In my continuing quest to get caught up on games long since published and experienced by others, I recently came across and gamed Seth Blaine’s Perpetual Commotion. Premiering way back in 2003, my decade later exposure to the fast-paced multi-player solitaire-like game ultimately proved to be an interesting addition to my continuously expanding Gaming repertoire.
On it’s face Perpetual Commotion is similar in style to what appears to be a common theme of sorts with other games I have experienced over the past few months. It’s a fast paced, real-time card game, a combination of Spit! and Solitaire, and in that respect it belongs in the same vein as another game I came across at an Unpublished Playtest a few weeks back (which I blogged about here).
The setup for Perpetual Commotion is quite simple- players, ranging from two to six are given a deck of fifty-two cards comprised of four sets of numbers ranged 2-12 and four cards labeled START and STOP, with the set of numbers 2-12 coming in four different color varieties. Each player shuffles their deck of cards, then extends their hand holding the deck to the player to their left and one player says GO! at which point each player takes the offered deck shuffled by one of their opponents and deals out 5 face up cards and a face down deck of 13 cards.
The remaining cards from a players deck are held in their hands throughout the round and shuffled thru three cards at a time with each third card being revealed, like in solitaire. Players build stacks of cards in front of them beginning with a START card followed by the numbers 2 thru 12 and can complete a pile with a STOP card. Players can play cards to any one of these stack from the five slot areas in front of them or from the left-over deck they hold in their hand, and players can play on any stack on the board including an opponents stack assuming the number played matches the color of the cards on the stack- blue for blue and so on.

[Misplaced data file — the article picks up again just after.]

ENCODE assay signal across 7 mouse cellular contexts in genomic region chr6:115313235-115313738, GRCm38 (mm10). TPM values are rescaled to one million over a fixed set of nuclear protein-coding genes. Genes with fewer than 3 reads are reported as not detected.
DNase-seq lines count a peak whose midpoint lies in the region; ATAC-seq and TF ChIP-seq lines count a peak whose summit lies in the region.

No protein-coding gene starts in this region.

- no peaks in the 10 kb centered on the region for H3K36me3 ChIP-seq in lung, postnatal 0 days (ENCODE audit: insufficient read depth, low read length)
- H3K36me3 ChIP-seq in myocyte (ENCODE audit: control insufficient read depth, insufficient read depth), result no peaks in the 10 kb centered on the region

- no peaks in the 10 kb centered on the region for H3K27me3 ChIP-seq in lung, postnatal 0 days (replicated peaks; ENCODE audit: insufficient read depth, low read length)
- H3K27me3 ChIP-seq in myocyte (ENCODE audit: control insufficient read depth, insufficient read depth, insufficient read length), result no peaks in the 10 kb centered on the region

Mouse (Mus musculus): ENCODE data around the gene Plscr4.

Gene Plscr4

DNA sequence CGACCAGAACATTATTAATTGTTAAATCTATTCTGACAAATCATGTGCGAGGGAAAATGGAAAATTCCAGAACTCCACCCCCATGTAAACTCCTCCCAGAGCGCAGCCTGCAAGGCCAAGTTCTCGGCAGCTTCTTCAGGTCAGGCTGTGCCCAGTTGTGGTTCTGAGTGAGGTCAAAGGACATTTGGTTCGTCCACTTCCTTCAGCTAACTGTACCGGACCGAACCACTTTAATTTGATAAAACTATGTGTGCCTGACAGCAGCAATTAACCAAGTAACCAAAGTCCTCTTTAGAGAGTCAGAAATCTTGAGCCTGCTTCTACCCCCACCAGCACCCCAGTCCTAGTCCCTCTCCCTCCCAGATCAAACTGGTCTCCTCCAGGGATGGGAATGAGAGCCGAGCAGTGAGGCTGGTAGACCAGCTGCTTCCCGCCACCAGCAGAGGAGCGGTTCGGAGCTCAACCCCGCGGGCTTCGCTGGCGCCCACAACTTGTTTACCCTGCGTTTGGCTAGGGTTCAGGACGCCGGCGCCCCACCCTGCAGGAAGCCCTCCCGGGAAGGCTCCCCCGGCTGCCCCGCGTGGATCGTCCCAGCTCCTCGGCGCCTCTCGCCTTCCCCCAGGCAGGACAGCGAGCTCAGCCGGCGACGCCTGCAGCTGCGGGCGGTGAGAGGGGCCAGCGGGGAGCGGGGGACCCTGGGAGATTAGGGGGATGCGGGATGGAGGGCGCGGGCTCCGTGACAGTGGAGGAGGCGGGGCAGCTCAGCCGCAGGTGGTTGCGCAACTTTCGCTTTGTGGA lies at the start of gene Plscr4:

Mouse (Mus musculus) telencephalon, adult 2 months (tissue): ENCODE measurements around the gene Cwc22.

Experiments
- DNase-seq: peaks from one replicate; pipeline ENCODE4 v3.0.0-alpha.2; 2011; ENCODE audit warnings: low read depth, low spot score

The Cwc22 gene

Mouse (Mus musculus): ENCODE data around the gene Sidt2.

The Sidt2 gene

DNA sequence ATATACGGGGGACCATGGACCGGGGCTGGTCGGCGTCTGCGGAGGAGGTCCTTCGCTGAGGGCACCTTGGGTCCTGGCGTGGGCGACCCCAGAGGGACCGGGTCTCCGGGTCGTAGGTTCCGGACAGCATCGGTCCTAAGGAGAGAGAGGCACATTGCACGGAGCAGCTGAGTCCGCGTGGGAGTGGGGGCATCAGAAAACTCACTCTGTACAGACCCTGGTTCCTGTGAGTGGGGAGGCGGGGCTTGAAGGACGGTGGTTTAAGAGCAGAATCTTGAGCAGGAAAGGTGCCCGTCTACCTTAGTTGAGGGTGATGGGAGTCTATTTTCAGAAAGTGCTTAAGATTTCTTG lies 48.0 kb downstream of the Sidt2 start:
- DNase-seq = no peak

The first player who depletes the deck of 13 face down cards in a round says OUT! and cards from all stacks are then totaled with points awarded per card to each player based on their individual decks (which are also colored) and negated by any cards left in the face-down deck. First to get to 150 points wins. An added twist is the eight-sided die roll at the end of a round that affects point totals and how much each card is worth or gives bonuses or minuses to a players point count.
Essentially the game is a fast version of solitaire with color coded sets. Other reviewers of the game have pointed to its similarity to Dutch Blitz, a fact which I can only gauge by reading reviews as I myself have not played that game. And to be perfectly honest the game could be simulated using multiple sets of playing cards with differing backs, using the suites as color differentiations.
However from my experience with Perpetual Commotion I will say that it is a fun game that relies on speed and dexterity along with a bit of manipulation concerning card play. Deciding where to place the START cards, in front of yourself and far away from you opponent for instance, gives the game a bit of strategy, rudimentary at best, but the game basically comes down to the luck of the shuffle, both yours and your opponents, along with a players reflexes.
Overall its a fun game, though playing with only two players can increase the ‘strategy’ aspect, where you and your opponent can refuse to play cards to effectively block one another and bog the game down. Another downside I found about the game is the less than stellar quality of the cards, which after only a few games tend to bend quickly and stick to the table, making picking them up a bit difficult, a sore point given the game relies on speed.
The main thing I like about Perpetual Commotion, along with Spit! and the game I got a preview for at the play-testing event was the fact that it actually required skill. I am all for games that require strategy and well-thought out gameplay but games like Perpetual Commotion do in fact rely on the abilities of the players to use a skillset that is geared much more towards what video gamers are more familiar with, namely dexterity and rapid cognitive abilities. It’s real-time make-or-break pace is a thoroughly enjoyable experience that is suitable for players of any age and its a game that draws on the intersection of mental and physical abilities in an engaging enough way to satisfy someone such as myself who play’s their fair share of World of Warcraft.
While it may not be the most intellectual of strategy games on the market, it definitely gives a chance for different types of players to shine at the table, a fact which thoroughly gives it an inclusive feel. So if you are looking for a simple pick-up game, suitable for players of all ages, head out and pick up a copy of Perpetual Commotion and